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SCS explains disciplining, working with students who act violently

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MEMPHIS, Tenn. -- There have been reports of multiple fights on mid-south school buses this week.

Shelby County Schools explained only about three or four percent of SCS students act violently and are considered eligible for expulsion.

Still, SCS said violence prevention and intervention is a concern.

There are several programs in place to prevent violence including "Positive Behavior Intervention Supports."

Schools have counselors, social workers, campus monitors and school resource officers.

There are other programs like "GRASSY" which works with gang members to reduce their involvement.

Manager of Student Support, Behavior and Student Leadership Randy McPherson said students involved in physical altercations undergo a hearing process and their parents are notified.

He said if students are suspended, expelled or incarcerated "they have to have a behavior plan in place when they return to school."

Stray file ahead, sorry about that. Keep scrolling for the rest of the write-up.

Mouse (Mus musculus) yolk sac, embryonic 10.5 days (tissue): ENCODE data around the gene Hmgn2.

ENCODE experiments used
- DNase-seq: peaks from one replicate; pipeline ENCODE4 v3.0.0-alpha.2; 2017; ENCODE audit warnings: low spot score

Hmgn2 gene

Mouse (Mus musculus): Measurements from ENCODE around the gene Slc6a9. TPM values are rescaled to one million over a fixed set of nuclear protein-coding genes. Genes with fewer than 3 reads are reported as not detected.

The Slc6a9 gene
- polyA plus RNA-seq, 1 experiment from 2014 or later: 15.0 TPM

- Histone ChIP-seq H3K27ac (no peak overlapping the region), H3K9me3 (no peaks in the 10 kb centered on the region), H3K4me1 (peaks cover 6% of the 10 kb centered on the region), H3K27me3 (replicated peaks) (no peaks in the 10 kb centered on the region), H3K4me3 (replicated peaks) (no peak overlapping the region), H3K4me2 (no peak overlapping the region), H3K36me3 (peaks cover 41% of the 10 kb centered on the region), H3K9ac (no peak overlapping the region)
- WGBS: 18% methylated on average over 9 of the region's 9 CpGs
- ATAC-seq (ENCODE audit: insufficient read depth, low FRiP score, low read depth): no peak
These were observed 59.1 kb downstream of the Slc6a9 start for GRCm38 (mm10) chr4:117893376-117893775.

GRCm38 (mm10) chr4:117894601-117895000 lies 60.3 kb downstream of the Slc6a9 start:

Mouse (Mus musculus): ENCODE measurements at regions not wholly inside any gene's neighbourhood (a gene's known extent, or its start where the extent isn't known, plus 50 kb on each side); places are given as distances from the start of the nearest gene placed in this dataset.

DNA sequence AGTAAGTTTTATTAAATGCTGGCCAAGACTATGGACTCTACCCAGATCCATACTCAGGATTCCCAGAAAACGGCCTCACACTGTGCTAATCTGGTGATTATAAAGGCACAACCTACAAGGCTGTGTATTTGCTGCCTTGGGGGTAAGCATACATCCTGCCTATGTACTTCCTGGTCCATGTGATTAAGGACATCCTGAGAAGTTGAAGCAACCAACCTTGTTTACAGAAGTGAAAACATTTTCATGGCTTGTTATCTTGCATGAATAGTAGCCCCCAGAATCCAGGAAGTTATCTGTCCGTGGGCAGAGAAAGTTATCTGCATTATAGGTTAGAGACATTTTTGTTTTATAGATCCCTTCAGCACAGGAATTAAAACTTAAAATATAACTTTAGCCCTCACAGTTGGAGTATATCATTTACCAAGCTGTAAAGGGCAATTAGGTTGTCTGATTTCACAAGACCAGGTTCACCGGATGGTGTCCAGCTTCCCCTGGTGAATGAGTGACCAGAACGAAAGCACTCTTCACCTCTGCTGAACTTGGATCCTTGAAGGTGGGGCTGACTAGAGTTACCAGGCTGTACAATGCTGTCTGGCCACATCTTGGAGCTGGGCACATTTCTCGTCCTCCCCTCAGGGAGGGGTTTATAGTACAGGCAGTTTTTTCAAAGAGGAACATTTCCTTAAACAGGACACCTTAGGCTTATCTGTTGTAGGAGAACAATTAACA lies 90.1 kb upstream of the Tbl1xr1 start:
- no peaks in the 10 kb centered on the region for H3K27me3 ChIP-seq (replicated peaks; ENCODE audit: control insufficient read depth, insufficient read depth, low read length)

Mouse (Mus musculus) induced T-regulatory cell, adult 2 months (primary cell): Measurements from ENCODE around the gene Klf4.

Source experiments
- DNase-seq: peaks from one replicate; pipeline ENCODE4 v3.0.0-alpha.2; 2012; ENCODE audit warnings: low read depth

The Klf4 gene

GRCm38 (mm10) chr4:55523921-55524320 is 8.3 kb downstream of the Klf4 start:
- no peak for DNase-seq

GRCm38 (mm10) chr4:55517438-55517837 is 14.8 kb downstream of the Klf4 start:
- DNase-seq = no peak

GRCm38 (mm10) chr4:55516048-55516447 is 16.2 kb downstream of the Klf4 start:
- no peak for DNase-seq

That includes daily check-ins with adults at the schools and sometimes anger management.

John Hall is the SHAPE program specialist for SCS.

SHAPE stands for "School House Adjustment Program Enterprise" which is a school-based aversion program to keep children from the court system for minor offenses.

"We meet two days a week to meet with those kids for two hours after school. We have a site coordinator at each one of those schools, and we work to find out what the problem is and how we can solve the problem," Hall said.

He said the program aims to hold young people accountable.

SHAPE can be a part of a student's behavioral plan.

Hall said when the program began six years ago, about 988 students were referred to the program.

The 2013-2014 school evaluation shows there were 54 student transports from schools to juvenile court.